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N2 - Objective Hypobaric hypoxia decreases exercise capacity and causes hypoxic pulmonary vasoconstriction and pulmonary hypertension. The phosphodiesterase-5 inhibitor sildenafil is a pulmonary vasodilator that may improve exercise capacity at altitude. We aimed to determine whether sildenafil improves exercise capacity, measured as maximal oxygen consumption (peak Vo2), at moderate altitude in adults 60 years or older. Methods The design was a randomized, double-blind, placebo-controlled, crossover study. After baseline cardiopulmonary exercise testing at 1400 m, 12 healthy participants (4 women) aged 60 years or older, who reside permanently at approximately 1400 m and are regularly active in self-propelled mountain recreation above 2000 m, performed maximal cardiopulmonary cycle exercise tests in a hypobaric chamber at a simulated altitude of 2750 m after ingesting sildenafil and after ingesting a placebo. Results After placebo, mean peak Vo2 was significantly lower at 2750 m than 1400 m: 37.0 mL · kg-1 · min-1 (95% CI, 32.7 to 41.3) vs 39.1 mL · kg-1 · min-1 (95% CI, 33.5 to 44.7; P =.020). After placebo, there was no difference in heart rate (HR) or maximal workload at either altitude (z = 0.182; P =.668, respectively). There was no difference between sildenafil and placebo at 2750 m in peak Vo2 (P =.668), O2 pulse (P =.476), cardiac index (P =.143), stroke volume index (z = 0.108), HR (z = 0.919), or maximal workload (P =.773). Transthoracic echocardiography immediately after peak exercise at 2750 m showed tricuspid annular plane systolic velocity was significantly higher after sildenafil than after placebo (P =.019), but showed no difference in tricuspid annular plane systolic excursion (P =.720). Conclusions Sildenafil (50 mg) did not improve exercise capacity in adults 60 years or older at moderate altitude in our study. This might be explained by a "dosing effect" or insufficiently high altitude.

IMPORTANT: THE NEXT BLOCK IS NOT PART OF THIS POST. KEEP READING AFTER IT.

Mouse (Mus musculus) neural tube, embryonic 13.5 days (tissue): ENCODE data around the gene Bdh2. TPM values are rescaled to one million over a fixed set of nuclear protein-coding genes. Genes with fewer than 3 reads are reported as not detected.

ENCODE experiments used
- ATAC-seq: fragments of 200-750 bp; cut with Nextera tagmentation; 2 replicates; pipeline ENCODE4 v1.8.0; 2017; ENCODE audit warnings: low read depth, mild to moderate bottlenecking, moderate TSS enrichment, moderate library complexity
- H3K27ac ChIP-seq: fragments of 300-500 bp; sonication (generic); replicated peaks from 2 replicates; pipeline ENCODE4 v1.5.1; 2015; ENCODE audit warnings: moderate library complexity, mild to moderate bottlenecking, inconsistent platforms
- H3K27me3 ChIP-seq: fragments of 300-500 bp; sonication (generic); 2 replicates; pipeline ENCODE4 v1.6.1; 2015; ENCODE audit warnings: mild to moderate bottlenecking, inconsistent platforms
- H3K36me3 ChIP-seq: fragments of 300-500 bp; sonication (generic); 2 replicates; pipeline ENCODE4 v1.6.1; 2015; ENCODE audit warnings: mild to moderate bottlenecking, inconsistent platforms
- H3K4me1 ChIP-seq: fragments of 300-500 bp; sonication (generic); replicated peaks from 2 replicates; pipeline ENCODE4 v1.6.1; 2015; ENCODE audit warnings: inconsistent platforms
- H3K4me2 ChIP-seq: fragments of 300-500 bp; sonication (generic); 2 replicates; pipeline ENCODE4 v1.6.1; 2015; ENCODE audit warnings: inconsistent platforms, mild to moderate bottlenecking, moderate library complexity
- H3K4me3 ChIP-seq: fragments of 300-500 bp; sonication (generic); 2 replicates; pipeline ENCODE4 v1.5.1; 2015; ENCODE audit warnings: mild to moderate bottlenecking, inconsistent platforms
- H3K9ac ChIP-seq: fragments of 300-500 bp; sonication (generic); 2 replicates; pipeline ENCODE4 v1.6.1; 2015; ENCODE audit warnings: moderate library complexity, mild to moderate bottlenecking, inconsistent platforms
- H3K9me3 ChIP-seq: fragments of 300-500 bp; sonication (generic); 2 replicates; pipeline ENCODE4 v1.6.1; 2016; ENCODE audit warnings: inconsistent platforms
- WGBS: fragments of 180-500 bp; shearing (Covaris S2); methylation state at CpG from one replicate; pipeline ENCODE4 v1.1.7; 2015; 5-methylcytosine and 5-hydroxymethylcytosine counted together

AB - Objective Hypobaric hypoxia decreases exercise capacity and causes hypoxic pulmonary vasoconstriction and pulmonary hypertension. The phosphodiesterase-5 inhibitor sildenafil is a pulmonary vasodilator that may improve exercise capacity at altitude. We aimed to determine whether sildenafil improves exercise capacity, measured as maximal oxygen consumption (peak Vo2), at moderate altitude in adults 60 years or older. Methods The design was a randomized, double-blind, placebo-controlled, crossover study. After baseline cardiopulmonary exercise testing at 1400 m, 12 healthy participants (4 women) aged 60 years or older, who reside permanently at approximately 1400 m and are regularly active in self-propelled mountain recreation above 2000 m, performed maximal cardiopulmonary cycle exercise tests in a hypobaric chamber at a simulated altitude of 2750 m after ingesting sildenafil and after ingesting a placebo. Results After placebo, mean peak Vo2 was significantly lower at 2750 m than 1400 m: 37.0 mL · kg-1 · min-1 (95% CI, 32.7 to 41.3) vs 39.1 mL · kg-1 · min-1 (95% CI, 33.5 to 44.7; P =.020). After placebo, there was no difference in heart rate (HR) or maximal workload at either altitude (z = 0.182; P =.668, respectively). There was no difference between sildenafil and placebo at 2750 m in peak Vo2 (P =.668), O2 pulse (P =.476), cardiac index (P =.143), stroke volume index (z = 0.108), HR (z = 0.919), or maximal workload (P =.773). Transthoracic echocardiography immediately after peak exercise at 2750 m showed tricuspid annular plane systolic velocity was significantly higher after sildenafil than after placebo (P =.019), but showed no difference in tricuspid annular plane systolic excursion (P =.720). Conclusions Sildenafil (50 mg) did not improve exercise capacity in adults 60 years or older at moderate altitude in our study. This might be explained by a "dosing effect" or insufficiently high altitude.